Jaundice means that the skin, the whites of the eyes, the mucous membranes in the mouth, and some tissues in the body are yellowish.

Jaundice is caused by an increase in bilirubin, a substance that results from the breakdown of red blood cells.

a baby with jaundice

Jaundice symptoms can start as late as five to seven days after birth. The most common age a baby will develop jaundice is between 3 and 7 days old.

Babies normally are born with more red blood cells than they will need after birth. As their bodies get rid of these extra red blood cells, bilirubin is produced. When the bilirubin is deposited in tissues, it causes a yellowish color.

As your baby begins to get rid of the bilirubin, the jaundice will go away. This takes several days. Your baby's health care provider and nurses will look for signs of jaundice while your baby is in the hospital.

The treatment for jaundice is simple. Feed your baby often. This helps them get rid of the bilirubin in stools and urine.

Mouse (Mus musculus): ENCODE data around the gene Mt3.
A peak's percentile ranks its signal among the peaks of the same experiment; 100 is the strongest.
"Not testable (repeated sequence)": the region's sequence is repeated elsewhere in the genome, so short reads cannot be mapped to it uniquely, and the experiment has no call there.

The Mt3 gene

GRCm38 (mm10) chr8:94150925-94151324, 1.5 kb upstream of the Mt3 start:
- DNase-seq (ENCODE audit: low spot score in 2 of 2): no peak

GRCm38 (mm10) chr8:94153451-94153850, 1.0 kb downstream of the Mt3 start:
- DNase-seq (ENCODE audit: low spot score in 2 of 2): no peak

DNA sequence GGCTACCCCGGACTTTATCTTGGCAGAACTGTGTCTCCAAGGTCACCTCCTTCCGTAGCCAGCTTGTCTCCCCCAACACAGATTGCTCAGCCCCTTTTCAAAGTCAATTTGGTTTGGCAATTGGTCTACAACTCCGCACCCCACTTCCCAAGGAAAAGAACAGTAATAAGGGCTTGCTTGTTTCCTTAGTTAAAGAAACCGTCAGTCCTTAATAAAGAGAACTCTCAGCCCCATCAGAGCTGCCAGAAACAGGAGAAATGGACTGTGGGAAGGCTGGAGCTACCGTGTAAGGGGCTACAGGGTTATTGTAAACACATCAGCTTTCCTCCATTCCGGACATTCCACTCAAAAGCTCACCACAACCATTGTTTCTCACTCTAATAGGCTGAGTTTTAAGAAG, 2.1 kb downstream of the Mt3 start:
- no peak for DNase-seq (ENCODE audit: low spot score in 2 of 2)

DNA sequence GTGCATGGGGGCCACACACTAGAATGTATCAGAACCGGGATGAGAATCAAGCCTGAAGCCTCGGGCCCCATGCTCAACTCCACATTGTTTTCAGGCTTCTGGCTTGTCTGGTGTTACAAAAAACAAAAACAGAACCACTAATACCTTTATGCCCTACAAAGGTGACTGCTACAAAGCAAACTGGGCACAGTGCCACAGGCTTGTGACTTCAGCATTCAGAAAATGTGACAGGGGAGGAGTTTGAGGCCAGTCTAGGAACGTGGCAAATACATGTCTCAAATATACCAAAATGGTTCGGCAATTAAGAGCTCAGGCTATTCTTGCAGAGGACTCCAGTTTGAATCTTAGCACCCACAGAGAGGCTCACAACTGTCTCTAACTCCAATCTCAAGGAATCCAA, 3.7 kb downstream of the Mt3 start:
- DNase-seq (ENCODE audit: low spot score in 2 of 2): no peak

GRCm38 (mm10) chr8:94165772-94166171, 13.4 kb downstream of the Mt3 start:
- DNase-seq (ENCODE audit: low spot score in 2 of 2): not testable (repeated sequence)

Some babies need to spend time under special lights to help break down the bilirubin. These lights look like fluorescent bulbs or are part of a special fiberoptic blanket.

Usually, newborn jaundice is not harmful and goes away without treatment. But, very high levels of bilirubin can cause serious problems, such as brain damage.

If your baby's eyes or skin turn a yellowish color after you are home, call your baby's health care provider right away.

When to call your health care provider

Call your health care provider to make an appointment if:

  • the jaundice spreads from your baby's head to the legs or feet
  • your baby is dehydrated:
    • urinates fewer than three times in 24 hours
    • has dry lips and mouth
    • has sunken eyes
  • your baby has a fever of more than 100.4 F rectally
  • the jaundice lasts for more than 14 days
  • you can't get your baby to wake up and feed

Related resources

Source: Allina Health's Patient Education, Guide for the Care of Children: Ages Birth to 5, sixth edition, ped-ah-91554
First Published: 02/01/2010
Last Reviewed: 11/16/2022